The economist Joseph Stiglitz discusses Bernie Sanders, social policy and how we define ourselves — and one another.
By Andrew Ross Sorkin
Joseph Stiglitz settled into a booth at his favorite diner on the Upper West Side last week with a curious, almost satisfied smile on his face.
He won a Nobel Prize nearly two decades ago for identifying the inequities and imperfections in market economies and has spent a career warning of the perils of wealth concentration, railing against monopoly power and championing higher taxes.
At last, a lot of people seem to be listening.
“It’s been a long fight,” he said.
The cause has been taken up by the new stars of the left, like Representative Alexandria Ocasio-Cortez, and can trace much of its current momentum to the rumpled rabble-rousing of Senator Bernie Sanders. The policy points Mr. Stiglitz talks about — a higher minimum wage, a public option for health insurance and more — could just as easily come from the mouths of any of those seeking to unseat President Trump in 2020.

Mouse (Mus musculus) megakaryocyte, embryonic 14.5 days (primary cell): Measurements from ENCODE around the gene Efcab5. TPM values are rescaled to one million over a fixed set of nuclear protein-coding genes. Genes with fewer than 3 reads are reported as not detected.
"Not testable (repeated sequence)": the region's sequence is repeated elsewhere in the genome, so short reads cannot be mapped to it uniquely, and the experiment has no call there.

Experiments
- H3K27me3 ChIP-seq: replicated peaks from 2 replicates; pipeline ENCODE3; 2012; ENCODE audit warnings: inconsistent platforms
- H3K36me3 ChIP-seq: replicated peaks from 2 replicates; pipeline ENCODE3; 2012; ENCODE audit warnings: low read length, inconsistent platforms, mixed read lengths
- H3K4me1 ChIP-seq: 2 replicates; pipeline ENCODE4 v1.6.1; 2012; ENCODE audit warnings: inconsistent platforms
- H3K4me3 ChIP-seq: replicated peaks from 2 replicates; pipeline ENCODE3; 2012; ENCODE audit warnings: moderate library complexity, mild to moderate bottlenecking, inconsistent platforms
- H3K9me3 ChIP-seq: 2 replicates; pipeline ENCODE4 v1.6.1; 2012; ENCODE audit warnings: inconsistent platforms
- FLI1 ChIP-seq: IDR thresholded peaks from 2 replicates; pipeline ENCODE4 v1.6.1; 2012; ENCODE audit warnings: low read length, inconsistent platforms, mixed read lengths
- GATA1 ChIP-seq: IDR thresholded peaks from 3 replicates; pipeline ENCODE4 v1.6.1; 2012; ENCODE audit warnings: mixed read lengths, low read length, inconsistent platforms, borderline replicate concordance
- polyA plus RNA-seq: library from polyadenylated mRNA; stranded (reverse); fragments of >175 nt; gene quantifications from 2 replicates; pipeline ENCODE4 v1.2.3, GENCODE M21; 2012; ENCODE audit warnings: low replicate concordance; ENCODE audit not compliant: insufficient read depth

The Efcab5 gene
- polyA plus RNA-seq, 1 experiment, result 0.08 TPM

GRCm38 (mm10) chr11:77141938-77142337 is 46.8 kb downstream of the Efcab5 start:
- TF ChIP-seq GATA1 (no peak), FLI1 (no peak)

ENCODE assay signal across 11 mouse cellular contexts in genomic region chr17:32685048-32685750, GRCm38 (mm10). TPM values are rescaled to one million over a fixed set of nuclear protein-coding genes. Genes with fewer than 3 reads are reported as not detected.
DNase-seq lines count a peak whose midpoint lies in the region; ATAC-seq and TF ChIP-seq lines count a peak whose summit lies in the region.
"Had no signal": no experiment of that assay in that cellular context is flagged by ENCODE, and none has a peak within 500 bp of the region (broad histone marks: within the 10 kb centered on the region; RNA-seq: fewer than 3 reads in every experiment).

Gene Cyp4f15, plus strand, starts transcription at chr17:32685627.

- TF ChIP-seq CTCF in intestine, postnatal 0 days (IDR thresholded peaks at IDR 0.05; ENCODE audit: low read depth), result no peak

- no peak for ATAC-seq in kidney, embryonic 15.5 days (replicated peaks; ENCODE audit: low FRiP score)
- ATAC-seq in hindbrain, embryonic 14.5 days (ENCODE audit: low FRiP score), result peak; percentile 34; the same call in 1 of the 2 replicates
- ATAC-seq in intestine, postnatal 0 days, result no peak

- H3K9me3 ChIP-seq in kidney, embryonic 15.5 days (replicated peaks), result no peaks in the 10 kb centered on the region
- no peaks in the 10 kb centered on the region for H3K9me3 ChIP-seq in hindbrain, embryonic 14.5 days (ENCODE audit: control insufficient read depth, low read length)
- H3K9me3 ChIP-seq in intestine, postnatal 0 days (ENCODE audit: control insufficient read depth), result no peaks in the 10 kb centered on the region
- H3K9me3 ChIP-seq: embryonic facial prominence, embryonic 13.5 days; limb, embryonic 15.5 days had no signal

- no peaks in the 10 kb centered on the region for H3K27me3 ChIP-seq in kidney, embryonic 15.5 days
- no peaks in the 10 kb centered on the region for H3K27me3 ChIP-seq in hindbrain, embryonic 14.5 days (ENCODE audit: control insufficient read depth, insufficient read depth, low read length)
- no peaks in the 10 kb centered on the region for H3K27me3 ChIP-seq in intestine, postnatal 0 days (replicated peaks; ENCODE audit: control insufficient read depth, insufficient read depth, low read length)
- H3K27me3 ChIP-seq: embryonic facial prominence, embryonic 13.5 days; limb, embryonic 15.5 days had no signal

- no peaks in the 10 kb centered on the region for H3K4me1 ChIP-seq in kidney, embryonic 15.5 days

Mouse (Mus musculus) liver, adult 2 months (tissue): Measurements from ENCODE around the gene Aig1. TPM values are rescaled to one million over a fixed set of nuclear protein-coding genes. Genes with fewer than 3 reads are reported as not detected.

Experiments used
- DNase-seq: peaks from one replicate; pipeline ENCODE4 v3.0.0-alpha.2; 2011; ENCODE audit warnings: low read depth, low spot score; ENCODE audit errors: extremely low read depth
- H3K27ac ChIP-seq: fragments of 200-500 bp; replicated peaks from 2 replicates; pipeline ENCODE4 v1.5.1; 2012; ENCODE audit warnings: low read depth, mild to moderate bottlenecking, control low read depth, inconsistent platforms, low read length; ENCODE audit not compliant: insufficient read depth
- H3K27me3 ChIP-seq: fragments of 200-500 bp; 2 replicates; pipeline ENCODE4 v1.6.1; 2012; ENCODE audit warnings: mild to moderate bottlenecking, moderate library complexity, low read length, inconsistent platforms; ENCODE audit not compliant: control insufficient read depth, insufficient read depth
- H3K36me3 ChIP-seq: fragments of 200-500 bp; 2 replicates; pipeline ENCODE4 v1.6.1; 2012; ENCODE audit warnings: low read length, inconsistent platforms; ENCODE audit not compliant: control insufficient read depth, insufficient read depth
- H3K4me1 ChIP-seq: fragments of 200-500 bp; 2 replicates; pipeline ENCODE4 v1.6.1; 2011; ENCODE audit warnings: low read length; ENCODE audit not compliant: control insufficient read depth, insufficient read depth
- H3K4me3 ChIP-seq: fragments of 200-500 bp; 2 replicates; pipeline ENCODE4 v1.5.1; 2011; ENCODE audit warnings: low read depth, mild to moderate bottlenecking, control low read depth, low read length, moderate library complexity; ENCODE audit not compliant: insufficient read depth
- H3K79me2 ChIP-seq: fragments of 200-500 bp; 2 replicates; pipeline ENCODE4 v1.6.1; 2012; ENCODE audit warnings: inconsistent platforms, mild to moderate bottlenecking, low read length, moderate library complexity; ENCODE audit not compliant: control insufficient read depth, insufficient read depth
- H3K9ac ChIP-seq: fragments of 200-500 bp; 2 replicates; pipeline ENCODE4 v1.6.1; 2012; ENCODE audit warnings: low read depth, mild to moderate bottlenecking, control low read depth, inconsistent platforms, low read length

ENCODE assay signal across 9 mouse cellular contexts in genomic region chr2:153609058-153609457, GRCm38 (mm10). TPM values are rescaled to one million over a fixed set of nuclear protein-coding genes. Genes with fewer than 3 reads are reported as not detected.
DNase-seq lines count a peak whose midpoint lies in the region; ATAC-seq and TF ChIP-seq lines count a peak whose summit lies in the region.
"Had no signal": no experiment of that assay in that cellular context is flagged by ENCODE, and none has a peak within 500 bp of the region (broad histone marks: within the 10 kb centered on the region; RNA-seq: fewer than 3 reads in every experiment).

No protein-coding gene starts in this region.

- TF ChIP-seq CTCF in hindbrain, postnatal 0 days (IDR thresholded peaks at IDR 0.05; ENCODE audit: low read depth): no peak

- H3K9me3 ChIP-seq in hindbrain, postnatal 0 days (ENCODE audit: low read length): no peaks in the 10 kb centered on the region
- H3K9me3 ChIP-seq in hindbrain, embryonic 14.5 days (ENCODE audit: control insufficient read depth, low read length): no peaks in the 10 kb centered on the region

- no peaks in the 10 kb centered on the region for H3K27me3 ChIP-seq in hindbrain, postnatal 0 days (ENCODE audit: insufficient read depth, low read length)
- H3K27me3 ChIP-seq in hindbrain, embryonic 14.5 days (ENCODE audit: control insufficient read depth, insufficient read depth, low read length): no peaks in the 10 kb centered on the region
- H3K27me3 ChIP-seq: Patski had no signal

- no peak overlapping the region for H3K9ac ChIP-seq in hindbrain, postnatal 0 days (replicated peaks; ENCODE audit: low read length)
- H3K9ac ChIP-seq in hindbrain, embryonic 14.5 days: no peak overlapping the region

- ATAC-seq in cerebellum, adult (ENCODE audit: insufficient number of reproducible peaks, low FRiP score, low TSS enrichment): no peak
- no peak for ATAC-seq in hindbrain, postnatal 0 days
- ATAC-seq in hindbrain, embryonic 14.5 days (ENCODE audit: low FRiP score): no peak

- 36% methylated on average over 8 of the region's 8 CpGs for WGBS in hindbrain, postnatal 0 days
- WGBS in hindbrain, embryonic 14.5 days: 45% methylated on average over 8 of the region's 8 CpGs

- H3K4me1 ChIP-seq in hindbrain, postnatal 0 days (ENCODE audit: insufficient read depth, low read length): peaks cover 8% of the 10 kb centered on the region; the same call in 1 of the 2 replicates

And yet they demonstrate how the words we choose to talk about our economic priorities are almost as important as the priorities themselves.
Last year, for the first time in a decade, a Gallup poll showed that Democrats had a more positive view of socialism than they did of capitalism. Those two words may play a pivotal role in our next election: Some Democrats have embraced the label of socialist, one long attacked by Republicans. And even some of those who have profited most from American-style free markets have worried about their sustainability, with the billionaire investor Ray Dalio going so far as to say that “capitalism is broken.”
Mr. Stiglitz, stabbing his fork into his salad, said he believed there had been a critical misunderstanding of the terms themselves — and the economic theories behind them — that had allowed for their weaponization.
“The meanings of the words have changed over time,” said Mr. Stiglitz, the chairman of the Council of Economic Advisers under President Bill Clinton and a former chief economist of the World Bank. And the words have become the subject of a branding battle crossing political and generational divides.